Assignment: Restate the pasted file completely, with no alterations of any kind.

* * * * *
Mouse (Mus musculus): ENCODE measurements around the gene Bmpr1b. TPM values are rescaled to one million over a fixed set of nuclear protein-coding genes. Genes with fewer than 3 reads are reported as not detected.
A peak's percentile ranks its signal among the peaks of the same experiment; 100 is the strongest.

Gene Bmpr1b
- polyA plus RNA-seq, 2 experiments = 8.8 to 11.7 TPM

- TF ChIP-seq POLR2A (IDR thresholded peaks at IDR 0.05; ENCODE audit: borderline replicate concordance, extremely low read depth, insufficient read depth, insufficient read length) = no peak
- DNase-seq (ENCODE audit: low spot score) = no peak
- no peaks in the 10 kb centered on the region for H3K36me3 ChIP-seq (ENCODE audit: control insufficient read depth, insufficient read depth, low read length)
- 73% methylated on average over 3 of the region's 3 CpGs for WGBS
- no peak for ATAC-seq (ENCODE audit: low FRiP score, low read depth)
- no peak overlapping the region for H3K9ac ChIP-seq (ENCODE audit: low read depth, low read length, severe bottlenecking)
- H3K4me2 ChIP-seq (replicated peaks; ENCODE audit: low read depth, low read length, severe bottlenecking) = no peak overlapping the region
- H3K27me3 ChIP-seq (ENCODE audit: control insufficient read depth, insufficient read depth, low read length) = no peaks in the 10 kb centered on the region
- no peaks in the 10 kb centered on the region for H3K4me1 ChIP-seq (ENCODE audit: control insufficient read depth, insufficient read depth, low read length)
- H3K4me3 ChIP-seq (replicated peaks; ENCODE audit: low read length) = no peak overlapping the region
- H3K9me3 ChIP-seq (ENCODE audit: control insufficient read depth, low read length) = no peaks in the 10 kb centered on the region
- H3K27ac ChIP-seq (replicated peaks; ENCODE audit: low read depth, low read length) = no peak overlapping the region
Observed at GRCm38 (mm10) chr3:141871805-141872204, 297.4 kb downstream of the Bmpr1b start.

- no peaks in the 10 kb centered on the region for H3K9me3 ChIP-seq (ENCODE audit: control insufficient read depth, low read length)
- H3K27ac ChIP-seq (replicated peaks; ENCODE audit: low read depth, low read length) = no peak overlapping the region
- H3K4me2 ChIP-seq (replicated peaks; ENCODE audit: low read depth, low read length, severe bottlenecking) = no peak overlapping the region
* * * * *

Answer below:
Mouse (Mus musculus): ENCODE measurements around the gene Bmpr1b. TPM values are rescaled to one million over a fixed set of nuclear protein-coding genes. Genes with fewer than 3 reads are reported as not detected.
A peak's percentile ranks its signal among the peaks of the same experiment; 100 is the strongest.

Gene Bmpr1b
- polyA plus RNA-seq, 2 experiments = 8.8 to 11.7 TPM

- TF ChIP-seq POLR2A (IDR thresholded peaks at IDR 0.05; ENCODE audit: borderline replicate concordance, extremely low read depth, insufficient read depth, insufficient read length) = no peak
- DNase-seq (ENCODE audit: low spot score) = no peak
- no peaks in the 10 kb centered on the region for H3K36me3 ChIP-seq (ENCODE audit: control insufficient read depth, insufficient read depth, low read length)
- 73% methylated on average over 3 of the region's 3 CpGs for WGBS
- no peak for ATAC-seq (ENCODE audit: low FRiP score, low read depth)
- no peak overlapping the region for H3K9ac ChIP-seq (ENCODE audit: low read depth, low read length, severe bottlenecking)
- H3K4me2 ChIP-seq (replicated peaks; ENCODE audit: low read depth, low read length, severe bottlenecking) = no peak overlapping the region
- H3K27me3 ChIP-seq (ENCODE audit: control insufficient read depth, insufficient read depth, low read length) = no peaks in the 10 kb centered on the region
- no peaks in the 10 kb centered on the region for H3K4me1 ChIP-seq (ENCODE audit: control insufficient read depth, insufficient read depth, low read length)
- H3K4me3 ChIP-seq (replicated peaks; ENCODE audit: low read length) = no peak overlapping the region
- H3K9me3 ChIP-seq (ENCODE audit: control insufficient read depth, low read length) = no peaks in the 10 kb centered on the region
- H3K27ac ChIP-seq (replicated peaks; ENCODE audit: low read depth, low read length) = no peak overlapping the region
Observed at GRCm38 (mm10) chr3:141871805-141872204, 297.4 kb downstream of the Bmpr1b start.

- no peaks in the 10 kb centered on the region for H3K9me3 ChIP-seq (ENCODE audit: control insufficient read depth, low read length)
- H3K27ac ChIP-seq (replicated peaks; ENCODE audit: low read depth, low read length) = no peak overlapping the region
- H3K4me2 ChIP-seq (replicated peaks; ENCODE audit: low read depth, low read length, severe bottlenecking) = no peak overlapping the region